How Do You Catch a Cold?
The most common way cold viruses are spread is not from being around coughing or sneezing, or walking barefoot in the rain, but rather from hand-to-hand contact. For instance, someone with a cold blows their nose then shakes your hand or touches surfaces that you also touch. Cold viruses can live on pens, computer keyboards, coffee mugs, and other objects for hours, so it’s easy to come into contact with such viruses during daily life.However, the key to remember is that just being exposed to a cold virus does not have to mean that you’ll catch a cold. If your immune system is operating at its peak, it should actually be quite easy for you to fend off the virus without ever getting sick. On the other hand, if your immune system is impaired, it’s akin to having an open-door policy for viruses—they’ll easily take hold in your body. So the simple and short answer is, you catch a cold due to a poorly functioning immune system. There are many causes of a weakened immune system, but the more common factors are:
- Eating too much sugar and too many grains
- Not getting enough rest
- Ineffectively managing emotional stresses in your daily life
- Vitamin D deficiency, as discussed below
- Any combination of the above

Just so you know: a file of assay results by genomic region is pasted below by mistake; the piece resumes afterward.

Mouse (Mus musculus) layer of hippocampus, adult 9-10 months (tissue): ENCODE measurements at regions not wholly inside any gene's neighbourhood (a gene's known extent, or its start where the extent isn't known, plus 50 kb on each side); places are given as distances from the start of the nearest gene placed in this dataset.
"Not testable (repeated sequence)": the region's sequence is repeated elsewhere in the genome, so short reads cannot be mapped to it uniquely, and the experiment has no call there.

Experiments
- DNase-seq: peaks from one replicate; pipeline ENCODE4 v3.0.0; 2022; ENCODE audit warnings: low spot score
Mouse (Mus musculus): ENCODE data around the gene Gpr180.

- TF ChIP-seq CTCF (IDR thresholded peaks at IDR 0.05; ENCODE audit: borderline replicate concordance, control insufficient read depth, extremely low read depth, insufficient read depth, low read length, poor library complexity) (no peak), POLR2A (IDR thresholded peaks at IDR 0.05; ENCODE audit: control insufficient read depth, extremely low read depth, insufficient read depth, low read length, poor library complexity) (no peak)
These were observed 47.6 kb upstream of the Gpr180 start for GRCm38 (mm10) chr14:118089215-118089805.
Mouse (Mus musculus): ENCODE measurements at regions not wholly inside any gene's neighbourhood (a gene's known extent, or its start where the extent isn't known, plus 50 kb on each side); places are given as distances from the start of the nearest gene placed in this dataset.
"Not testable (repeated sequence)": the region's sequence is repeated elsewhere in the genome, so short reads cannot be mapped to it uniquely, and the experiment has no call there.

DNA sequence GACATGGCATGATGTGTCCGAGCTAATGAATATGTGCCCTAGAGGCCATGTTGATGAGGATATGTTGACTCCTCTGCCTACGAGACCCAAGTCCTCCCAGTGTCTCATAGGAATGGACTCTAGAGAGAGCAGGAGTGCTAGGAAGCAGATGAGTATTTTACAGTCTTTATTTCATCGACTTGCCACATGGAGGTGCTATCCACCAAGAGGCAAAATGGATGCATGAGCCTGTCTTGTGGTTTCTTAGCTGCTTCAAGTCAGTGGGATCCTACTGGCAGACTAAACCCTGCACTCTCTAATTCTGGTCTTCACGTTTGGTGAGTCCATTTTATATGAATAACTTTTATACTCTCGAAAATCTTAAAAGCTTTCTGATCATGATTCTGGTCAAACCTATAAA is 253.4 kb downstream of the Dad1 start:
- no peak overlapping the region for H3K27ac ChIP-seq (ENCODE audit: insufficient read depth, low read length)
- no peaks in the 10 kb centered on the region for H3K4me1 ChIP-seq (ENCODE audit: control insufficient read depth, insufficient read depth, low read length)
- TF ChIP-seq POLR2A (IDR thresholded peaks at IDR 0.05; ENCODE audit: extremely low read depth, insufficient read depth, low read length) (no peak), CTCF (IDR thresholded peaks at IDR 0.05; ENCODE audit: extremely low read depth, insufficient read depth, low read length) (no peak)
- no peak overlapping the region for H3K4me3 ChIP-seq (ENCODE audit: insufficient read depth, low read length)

Vitamin D Deficiency: Another Reason You May ‘Catch’ a Cold
Research has confirmed that “catching” colds and flu may actually be a symptom of an underlying vitamin D deficiency. Vitamin D is a potent antimicrobial agent, producing 200 to 300 different antimicrobial peptides in your body that kill bacteria, viruses, and fungi. Suboptimal vitamin D levels will significantly impair your immune response and make you far more susceptible to contracting colds, influenza, and other respiratory infections.In the largest and most nationally represented study of its kind to date, involving about 19,000 Americans, people with the lowest vitamin D levels reported having significantly more recent colds or cases of the flu — and the risk was even greater for those with chronic respiratory disorders like asthma. At least five additional studies also show an inverse association between lower respiratory tract infections and vitamin D levels.The best source for vitamin D is direct sun exposure. Even though for many of us, this just isn’t practical during the winter, every effort should be made to attain vitamin D from UVB exposure as there are many additional benefits from this route other than vitamin D. The next best option to sunlight is the use of a safe indoor tanning device. If neither natural nor artificial sunlight is an option, then using an oral vitamin D3 supplement is acceptable—just beware that mounting evidence suggests supplements cannot compare to sun exposure, as UV radiation provides a number of health benefits you cannot get from a supplement.Based on the latest research, many experts now agree you need about 35 IU’s of vitamin D per pound of body weight. This recommendation also includes children, the elderly, and pregnant women.However, keep in mind that vitamin D requirements are highly individual, as your vitamin D status is dependent on numerous factors, such as the color of your skin, your location, and how much sunshine you’re exposed to on a regular basis.